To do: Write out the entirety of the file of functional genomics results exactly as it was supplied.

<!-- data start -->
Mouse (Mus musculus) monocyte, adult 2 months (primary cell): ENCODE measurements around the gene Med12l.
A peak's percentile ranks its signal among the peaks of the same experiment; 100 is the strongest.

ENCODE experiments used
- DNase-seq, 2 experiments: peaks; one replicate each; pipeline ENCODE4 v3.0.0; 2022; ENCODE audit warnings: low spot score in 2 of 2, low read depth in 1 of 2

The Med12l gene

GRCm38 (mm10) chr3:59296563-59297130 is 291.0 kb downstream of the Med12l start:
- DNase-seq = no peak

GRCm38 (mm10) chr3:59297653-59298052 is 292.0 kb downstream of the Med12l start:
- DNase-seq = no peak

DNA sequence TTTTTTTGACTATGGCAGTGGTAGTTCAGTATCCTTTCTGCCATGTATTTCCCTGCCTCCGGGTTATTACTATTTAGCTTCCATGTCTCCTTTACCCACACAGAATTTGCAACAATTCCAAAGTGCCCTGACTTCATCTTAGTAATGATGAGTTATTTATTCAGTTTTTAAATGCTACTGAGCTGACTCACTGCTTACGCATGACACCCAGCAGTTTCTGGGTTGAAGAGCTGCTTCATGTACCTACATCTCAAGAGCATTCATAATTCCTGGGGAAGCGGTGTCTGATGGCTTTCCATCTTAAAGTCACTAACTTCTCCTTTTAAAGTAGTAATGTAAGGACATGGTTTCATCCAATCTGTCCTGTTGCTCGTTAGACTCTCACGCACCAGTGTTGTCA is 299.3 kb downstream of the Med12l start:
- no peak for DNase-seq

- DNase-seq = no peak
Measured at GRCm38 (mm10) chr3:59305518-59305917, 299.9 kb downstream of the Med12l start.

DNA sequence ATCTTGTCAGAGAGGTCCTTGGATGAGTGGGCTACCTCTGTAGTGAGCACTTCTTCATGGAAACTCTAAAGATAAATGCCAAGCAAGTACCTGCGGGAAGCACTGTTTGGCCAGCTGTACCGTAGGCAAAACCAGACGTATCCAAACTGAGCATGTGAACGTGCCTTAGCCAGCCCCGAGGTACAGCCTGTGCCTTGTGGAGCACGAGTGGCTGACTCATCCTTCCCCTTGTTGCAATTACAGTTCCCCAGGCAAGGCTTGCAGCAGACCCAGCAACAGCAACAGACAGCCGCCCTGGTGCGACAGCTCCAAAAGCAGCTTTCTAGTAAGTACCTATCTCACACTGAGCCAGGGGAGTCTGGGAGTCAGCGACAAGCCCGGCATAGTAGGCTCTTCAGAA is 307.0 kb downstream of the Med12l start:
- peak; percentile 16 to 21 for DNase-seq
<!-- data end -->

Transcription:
Mouse (Mus musculus) monocyte, adult 2 months (primary cell): ENCODE measurements around the gene Med12l.
A peak's percentile ranks its signal among the peaks of the same experiment; 100 is the strongest.

ENCODE experiments used
- DNase-seq, 2 experiments: peaks; one replicate each; pipeline ENCODE4 v3.0.0; 2022; ENCODE audit warnings: low spot score in 2 of 2, low read depth in 1 of 2

The Med12l gene

GRCm38 (mm10) chr3:59296563-59297130 is 291.0 kb downstream of the Med12l start:
- DNase-seq = no peak

GRCm38 (mm10) chr3:59297653-59298052 is 292.0 kb downstream of the Med12l start:
- DNase-seq = no peak

DNA sequence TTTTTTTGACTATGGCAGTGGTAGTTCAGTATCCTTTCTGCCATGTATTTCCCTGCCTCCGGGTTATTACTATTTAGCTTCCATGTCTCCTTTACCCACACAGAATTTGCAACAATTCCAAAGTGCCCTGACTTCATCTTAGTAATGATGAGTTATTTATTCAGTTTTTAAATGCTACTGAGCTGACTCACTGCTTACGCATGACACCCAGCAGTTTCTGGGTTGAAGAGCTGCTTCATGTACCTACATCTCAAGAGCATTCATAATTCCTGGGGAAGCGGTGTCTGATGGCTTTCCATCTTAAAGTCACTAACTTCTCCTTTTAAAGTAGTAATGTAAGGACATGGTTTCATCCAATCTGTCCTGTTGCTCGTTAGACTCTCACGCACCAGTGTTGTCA is 299.3 kb downstream of the Med12l start:
- no peak for DNase-seq

- DNase-seq = no peak
Measured at GRCm38 (mm10) chr3:59305518-59305917, 299.9 kb downstream of the Med12l start.

DNA sequence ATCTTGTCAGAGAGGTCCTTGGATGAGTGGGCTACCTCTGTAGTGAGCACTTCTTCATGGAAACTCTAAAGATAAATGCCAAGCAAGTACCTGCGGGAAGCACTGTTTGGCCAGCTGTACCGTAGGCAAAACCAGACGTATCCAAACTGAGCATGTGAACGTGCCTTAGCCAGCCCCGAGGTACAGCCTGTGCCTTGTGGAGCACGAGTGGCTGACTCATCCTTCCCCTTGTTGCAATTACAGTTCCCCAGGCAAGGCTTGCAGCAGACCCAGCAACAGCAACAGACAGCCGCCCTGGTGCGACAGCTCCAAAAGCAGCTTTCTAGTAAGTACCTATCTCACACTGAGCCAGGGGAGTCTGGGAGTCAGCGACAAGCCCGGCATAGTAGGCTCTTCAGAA is 307.0 kb downstream of the Med12l start:
- peak; percentile 16 to 21 for DNase-seq